Form: The reasons for super-8 and how the medium dictates the form – e.g. non-narrative/sound rebuilt afterwards, the ‘quality’ of the image, the limited palette of 16 mm, 35mm.
Various concepts: The cinema of noise, a film which does not dictate to the audience, allows the mind to wonder and draws its own conclusions
reclaiming small gestures
the passion of a head turning
transforming a landscape [..].
Filming akin to a heartbeat [ ...] .
Notes for Psychic Billy’s Angelic Conversation. Papers of Derek Jarman, quoted in Tony Peake’s biography Derek Jarman
Derek Jarman (1942-1994), major British artist - painter, designer, writer, gay activist, gardener - started making films around 1970 – Super 8mm «home movies» as he referred to them. «These were vital years of learning his craft, experimenting with visual ideas and developing a personal style and sensibility. Interestingly, the range of approaches and scale that were to characterize his later films are already apparent in his first films.» (Michael O’Pray, Derek Jarman. Dreams of England, London, bfi 1996) The films of this period are records of his personal life and immediate environment as well as attempts to create a non-narrative, experimental cinema. Before he moved from «private» to public filmmaking – around 1975 – he showed these films mostly to his friends. His influence on young filmmakers like John Maybury, Michael Kostiff, Cerith Wyn Evans, Anna Thew and others who, in particular through their Super 8mm-work, broke away from the established avant-garde of the late seventies in England, can be strongly felt.
The feature films that Jarman made in following years - Sebastiane, Jubilee, The Tempest - are all strongly influenced by his Super 8 work, and this is still the case with The Garden from 1990 . An «important strand threading through the early eighties was a re-examination, and consequent regeneration and ramification, of Jarman’s work in Super 8. In an 1985 interview, he is quoted as saying: ‘The feature film was an attempt to make a rapprochement between [the world of super-8] and the more formal world of filmmaking ... When The Tempest was finished, I thought perhaps I would be able to carry on making bigger films and somehow keep my subject matter [...] but it turned out to be impossible if I wasn’t to do what most people do, which is adapt a script and say this will be commercial. I could have easily done that at that point ... But somehow it was too late. [...] There was no home to got to. There was no consistent funding in this country for the smaller feature film. The Gay element made it even more difficult. [...] I went back to doing Super-8s and last year I finally had the courage of my convictions to say right, that sort of film-making, my own peculiar sort of film- making, is really my film-making’.» (Peake, p. 325)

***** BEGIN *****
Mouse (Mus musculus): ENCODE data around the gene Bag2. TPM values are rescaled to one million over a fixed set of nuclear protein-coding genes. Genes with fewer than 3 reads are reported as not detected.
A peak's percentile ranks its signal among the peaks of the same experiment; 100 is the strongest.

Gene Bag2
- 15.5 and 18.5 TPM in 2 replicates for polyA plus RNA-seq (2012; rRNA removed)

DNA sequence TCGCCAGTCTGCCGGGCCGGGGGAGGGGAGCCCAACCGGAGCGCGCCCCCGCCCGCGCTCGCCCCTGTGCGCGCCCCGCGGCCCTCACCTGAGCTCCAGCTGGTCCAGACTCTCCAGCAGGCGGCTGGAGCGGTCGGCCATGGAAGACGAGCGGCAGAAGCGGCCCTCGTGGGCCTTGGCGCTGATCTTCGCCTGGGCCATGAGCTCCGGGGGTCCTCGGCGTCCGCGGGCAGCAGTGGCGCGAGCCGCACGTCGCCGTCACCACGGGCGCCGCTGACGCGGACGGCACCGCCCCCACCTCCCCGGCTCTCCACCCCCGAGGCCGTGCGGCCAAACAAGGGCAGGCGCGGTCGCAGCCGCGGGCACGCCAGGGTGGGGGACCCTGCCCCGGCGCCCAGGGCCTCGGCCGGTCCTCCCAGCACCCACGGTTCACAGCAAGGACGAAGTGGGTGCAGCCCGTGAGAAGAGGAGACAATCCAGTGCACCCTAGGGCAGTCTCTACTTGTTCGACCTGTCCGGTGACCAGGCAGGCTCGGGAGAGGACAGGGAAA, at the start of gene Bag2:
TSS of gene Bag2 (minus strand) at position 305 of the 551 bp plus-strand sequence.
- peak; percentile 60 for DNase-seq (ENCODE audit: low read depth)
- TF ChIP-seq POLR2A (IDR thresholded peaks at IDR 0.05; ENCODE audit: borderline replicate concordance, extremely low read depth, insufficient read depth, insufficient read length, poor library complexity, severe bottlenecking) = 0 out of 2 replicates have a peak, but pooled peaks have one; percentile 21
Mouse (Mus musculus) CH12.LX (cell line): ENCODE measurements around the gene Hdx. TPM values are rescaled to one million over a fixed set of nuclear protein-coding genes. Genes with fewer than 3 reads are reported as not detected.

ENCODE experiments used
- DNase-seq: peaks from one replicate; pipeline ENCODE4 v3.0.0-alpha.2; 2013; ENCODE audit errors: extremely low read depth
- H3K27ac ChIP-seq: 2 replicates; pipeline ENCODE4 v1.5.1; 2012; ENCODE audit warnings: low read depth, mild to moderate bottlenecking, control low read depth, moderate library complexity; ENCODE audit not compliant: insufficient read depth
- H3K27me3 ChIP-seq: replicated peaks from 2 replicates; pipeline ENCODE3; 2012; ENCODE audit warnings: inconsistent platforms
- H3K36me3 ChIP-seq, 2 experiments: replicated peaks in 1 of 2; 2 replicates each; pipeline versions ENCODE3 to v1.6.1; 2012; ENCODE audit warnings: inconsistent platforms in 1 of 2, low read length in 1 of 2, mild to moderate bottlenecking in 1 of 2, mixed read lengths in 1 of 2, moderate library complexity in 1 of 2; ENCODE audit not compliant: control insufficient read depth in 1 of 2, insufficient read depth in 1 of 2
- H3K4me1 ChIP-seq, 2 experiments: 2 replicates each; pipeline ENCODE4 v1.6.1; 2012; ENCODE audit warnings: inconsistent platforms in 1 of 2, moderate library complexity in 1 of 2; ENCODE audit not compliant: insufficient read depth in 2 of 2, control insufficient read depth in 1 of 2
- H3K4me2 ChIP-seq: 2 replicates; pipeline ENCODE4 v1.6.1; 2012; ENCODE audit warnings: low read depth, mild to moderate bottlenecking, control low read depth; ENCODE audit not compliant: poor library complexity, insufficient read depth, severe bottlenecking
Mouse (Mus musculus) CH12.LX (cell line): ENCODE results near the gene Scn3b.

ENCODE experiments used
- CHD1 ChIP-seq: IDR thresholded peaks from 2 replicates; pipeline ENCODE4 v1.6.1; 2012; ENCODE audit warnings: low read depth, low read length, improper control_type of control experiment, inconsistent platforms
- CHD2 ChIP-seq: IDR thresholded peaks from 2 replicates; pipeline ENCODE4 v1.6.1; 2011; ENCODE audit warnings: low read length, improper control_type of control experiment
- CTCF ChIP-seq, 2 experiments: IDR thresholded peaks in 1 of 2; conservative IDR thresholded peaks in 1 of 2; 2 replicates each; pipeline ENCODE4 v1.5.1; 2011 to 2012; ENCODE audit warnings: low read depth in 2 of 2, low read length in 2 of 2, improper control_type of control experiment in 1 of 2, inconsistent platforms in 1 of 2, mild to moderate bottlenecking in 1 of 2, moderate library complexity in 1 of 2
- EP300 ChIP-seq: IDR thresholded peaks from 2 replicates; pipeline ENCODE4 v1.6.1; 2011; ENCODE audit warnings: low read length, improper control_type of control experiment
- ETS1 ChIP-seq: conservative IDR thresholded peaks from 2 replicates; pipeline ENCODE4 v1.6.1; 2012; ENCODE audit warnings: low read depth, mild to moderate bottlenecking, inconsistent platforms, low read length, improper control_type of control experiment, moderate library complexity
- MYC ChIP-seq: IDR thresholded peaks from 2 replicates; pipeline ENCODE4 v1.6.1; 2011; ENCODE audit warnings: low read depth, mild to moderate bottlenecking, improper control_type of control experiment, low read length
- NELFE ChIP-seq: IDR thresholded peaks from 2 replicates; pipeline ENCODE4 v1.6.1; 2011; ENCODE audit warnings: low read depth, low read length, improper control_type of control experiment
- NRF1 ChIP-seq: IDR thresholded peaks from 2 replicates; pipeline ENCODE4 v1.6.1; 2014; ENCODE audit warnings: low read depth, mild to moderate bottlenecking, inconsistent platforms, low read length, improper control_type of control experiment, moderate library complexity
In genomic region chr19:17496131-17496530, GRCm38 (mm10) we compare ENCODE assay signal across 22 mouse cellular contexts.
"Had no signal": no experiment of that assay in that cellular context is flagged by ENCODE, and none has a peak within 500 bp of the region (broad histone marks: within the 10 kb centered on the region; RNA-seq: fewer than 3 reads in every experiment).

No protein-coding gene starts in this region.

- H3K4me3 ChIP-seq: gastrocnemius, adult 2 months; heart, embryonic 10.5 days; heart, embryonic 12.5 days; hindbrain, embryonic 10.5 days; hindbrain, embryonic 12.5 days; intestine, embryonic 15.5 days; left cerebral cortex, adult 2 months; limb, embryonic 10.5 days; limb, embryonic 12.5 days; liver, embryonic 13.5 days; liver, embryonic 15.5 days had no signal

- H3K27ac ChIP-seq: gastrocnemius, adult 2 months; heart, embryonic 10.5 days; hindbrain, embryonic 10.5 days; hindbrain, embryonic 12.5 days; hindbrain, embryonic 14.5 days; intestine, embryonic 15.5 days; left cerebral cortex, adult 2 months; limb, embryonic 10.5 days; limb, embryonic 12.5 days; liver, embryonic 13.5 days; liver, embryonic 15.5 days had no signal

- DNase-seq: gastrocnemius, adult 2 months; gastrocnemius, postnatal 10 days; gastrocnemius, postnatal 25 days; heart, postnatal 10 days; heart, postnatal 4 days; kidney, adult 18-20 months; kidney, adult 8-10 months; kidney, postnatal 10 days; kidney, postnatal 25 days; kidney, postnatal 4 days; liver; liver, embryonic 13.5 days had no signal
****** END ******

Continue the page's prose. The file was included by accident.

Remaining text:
His collaboration with James Mackay, which started in the late seventies, was crucial to Jarman’s continued carrier in film. In Jarman’s words he was «’the most faithful to an idea of cinema of all the producers with whom he worked.» (Peake) Not only did James Mackay find strategies to show «smaller» experimental films, which tend to be marginalized, together they developed striking new technologies which allowed them to move from the Super 8mm format to video, to 16mm and 35mm, which opened the door to large cinema audiences and international festivals. As can be seen in the poetic and complex work Angelic Conversation it was not just the larger format but more importantly the innovation applied to this which produced a new and fascinating aesthetic. This programme has been put together to show the multifaceted, specific aspects of Jarman’s Super 8mm oeuvre.